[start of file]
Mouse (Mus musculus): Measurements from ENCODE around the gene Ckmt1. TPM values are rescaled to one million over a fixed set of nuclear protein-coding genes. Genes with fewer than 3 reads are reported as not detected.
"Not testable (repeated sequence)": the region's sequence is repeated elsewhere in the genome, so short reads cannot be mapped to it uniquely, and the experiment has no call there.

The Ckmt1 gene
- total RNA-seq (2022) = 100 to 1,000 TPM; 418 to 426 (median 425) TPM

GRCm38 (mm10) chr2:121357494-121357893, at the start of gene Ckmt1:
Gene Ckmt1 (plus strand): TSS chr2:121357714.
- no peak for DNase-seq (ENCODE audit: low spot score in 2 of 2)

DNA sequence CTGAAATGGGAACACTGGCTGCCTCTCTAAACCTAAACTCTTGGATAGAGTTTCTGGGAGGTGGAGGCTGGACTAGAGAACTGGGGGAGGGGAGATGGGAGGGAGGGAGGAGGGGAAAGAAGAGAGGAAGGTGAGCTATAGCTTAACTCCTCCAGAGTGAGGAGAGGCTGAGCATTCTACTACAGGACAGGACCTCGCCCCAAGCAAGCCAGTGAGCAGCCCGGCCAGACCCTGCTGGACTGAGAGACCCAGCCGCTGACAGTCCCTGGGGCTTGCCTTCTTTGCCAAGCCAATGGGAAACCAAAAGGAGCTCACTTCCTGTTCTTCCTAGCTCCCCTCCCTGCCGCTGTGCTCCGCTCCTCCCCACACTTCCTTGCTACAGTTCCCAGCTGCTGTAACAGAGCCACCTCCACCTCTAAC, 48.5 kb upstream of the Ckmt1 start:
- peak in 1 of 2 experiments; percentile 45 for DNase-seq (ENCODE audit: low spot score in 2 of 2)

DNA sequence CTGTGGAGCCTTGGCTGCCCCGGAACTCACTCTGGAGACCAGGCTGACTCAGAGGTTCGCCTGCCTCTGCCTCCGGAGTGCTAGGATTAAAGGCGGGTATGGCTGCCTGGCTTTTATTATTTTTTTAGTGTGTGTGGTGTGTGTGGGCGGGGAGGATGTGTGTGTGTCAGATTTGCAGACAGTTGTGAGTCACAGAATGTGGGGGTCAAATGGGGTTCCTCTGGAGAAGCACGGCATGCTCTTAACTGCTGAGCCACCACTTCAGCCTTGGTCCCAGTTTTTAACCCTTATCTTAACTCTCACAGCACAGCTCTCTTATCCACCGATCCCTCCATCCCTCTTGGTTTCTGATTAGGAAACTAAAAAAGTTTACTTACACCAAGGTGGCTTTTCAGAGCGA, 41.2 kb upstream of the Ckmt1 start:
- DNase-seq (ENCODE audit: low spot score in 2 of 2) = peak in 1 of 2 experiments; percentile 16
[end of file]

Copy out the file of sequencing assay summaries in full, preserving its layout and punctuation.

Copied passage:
Mouse (Mus musculus): Measurements from ENCODE around the gene Ckmt1. TPM values are rescaled to one million over a fixed set of nuclear protein-coding genes. Genes with fewer than 3 reads are reported as not detected.
"Not testable (repeated sequence)": the region's sequence is repeated elsewhere in the genome, so short reads cannot be mapped to it uniquely, and the experiment has no call there.

The Ckmt1 gene
- total RNA-seq (2022) = 100 to 1,000 TPM; 418 to 426 (median 425) TPM

GRCm38 (mm10) chr2:121357494-121357893, at the start of gene Ckmt1:
Gene Ckmt1 (plus strand): TSS chr2:121357714.
- no peak for DNase-seq (ENCODE audit: low spot score in 2 of 2)

DNA sequence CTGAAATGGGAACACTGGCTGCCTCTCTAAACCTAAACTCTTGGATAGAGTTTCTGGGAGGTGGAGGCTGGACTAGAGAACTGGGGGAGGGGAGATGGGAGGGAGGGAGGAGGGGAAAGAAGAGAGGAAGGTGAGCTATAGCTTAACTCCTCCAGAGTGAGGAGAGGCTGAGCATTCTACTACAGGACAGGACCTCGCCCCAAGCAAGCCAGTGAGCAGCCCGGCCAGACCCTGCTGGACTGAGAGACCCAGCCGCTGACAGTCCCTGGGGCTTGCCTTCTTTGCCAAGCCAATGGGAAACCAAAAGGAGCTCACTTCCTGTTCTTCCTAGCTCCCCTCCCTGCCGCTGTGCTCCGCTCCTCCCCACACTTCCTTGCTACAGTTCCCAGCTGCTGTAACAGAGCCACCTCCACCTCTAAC, 48.5 kb upstream of the Ckmt1 start:
- peak in 1 of 2 experiments; percentile 45 for DNase-seq (ENCODE audit: low spot score in 2 of 2)

DNA sequence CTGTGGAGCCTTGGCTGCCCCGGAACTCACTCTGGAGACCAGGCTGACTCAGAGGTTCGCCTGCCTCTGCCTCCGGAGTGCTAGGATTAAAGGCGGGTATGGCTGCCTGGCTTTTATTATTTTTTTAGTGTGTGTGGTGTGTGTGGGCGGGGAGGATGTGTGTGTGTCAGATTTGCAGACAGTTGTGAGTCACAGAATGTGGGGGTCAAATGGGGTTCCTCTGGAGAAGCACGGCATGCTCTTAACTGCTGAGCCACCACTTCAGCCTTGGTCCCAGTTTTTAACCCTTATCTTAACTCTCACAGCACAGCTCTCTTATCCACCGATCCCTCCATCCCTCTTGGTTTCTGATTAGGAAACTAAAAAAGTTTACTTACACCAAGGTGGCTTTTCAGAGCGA, 41.2 kb upstream of the Ckmt1 start:
- DNase-seq (ENCODE audit: low spot score in 2 of 2) = peak in 1 of 2 experiments; percentile 16